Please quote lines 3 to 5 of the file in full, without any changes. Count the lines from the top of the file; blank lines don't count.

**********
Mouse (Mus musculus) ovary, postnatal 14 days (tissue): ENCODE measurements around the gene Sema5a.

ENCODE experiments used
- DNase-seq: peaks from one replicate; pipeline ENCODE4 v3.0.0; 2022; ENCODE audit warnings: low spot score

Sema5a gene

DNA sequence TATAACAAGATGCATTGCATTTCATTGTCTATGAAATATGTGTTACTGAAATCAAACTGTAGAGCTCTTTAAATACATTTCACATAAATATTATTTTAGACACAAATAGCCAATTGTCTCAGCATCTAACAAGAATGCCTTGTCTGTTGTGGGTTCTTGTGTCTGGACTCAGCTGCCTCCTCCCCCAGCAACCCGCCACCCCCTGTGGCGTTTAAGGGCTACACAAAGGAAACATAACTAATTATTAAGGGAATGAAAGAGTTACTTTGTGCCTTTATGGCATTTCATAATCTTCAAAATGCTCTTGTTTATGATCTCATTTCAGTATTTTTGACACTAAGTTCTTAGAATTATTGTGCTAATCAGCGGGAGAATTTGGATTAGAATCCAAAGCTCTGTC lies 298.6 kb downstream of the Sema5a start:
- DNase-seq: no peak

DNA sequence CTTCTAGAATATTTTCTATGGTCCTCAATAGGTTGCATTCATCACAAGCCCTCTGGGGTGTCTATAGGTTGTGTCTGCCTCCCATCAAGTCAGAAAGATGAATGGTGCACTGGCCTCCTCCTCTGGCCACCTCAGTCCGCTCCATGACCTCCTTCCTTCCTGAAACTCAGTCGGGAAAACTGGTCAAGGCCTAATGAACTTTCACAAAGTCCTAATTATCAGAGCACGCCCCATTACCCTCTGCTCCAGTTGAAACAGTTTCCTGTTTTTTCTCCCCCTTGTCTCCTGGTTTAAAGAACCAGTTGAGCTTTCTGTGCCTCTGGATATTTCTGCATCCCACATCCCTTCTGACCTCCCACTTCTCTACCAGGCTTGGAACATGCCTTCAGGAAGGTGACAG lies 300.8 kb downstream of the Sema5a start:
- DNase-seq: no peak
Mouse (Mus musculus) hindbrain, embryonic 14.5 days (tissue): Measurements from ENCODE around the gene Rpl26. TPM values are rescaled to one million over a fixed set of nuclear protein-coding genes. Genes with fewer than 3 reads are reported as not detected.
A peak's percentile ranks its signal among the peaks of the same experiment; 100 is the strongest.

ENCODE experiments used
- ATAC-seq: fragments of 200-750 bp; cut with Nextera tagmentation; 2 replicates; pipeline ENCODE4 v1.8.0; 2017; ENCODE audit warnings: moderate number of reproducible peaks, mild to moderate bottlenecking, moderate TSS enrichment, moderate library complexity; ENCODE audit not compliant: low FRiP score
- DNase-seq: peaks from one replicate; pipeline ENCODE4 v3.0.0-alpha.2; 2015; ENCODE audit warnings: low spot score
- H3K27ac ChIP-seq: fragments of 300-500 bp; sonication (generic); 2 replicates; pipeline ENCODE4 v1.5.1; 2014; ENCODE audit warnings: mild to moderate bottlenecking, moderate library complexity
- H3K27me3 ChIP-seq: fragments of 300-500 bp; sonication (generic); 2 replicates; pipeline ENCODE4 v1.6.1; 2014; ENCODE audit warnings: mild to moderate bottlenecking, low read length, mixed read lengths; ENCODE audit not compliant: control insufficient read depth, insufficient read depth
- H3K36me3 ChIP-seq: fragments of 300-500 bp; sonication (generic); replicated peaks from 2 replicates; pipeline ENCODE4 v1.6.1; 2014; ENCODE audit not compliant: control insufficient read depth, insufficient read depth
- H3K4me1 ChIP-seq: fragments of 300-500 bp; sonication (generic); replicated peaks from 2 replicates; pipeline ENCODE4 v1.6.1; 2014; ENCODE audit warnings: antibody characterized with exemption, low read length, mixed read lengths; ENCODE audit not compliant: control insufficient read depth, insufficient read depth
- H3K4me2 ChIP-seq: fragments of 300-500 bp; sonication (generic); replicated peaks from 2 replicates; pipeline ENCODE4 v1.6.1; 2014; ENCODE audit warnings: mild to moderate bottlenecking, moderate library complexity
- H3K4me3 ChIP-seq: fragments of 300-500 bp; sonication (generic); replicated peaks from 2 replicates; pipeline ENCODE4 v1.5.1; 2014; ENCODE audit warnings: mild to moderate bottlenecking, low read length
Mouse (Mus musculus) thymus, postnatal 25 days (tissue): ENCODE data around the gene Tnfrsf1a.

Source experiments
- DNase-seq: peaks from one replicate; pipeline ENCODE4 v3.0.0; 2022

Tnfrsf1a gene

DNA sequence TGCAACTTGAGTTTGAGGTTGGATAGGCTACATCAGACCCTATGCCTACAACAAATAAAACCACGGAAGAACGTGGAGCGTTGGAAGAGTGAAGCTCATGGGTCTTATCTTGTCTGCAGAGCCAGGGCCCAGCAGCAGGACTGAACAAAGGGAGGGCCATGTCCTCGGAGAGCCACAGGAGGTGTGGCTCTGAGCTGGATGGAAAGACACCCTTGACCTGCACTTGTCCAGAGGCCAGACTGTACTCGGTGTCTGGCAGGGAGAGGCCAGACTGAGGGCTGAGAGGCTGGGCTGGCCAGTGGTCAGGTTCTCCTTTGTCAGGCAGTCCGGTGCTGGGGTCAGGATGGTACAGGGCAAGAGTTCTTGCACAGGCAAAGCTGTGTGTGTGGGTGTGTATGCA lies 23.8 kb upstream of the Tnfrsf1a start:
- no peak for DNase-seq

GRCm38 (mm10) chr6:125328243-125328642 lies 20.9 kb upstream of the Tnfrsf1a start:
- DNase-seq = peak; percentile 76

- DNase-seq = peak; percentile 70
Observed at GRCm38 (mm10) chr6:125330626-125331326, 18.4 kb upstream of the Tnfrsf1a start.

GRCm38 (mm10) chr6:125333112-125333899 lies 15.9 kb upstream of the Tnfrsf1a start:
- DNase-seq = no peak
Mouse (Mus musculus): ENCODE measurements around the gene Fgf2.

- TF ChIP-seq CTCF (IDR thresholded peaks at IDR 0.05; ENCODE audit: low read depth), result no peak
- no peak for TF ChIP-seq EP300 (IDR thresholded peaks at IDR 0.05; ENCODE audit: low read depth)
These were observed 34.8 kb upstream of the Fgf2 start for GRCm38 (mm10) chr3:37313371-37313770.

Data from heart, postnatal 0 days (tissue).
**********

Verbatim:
- DNase-seq: peaks from one replicate; pipeline ENCODE4 v3.0.0; 2022; ENCODE audit warnings: low spot score

Sema5a gene

DNA sequence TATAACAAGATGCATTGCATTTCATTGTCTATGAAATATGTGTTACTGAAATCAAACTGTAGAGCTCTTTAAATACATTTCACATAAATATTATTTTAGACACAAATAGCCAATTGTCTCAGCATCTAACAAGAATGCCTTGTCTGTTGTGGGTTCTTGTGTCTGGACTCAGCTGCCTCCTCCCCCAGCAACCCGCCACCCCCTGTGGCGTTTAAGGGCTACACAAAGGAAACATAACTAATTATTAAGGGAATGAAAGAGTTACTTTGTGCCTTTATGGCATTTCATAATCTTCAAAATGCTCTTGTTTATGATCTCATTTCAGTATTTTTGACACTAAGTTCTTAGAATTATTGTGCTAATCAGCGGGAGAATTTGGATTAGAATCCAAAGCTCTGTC lies 298.6 kb downstream of the Sema5a start: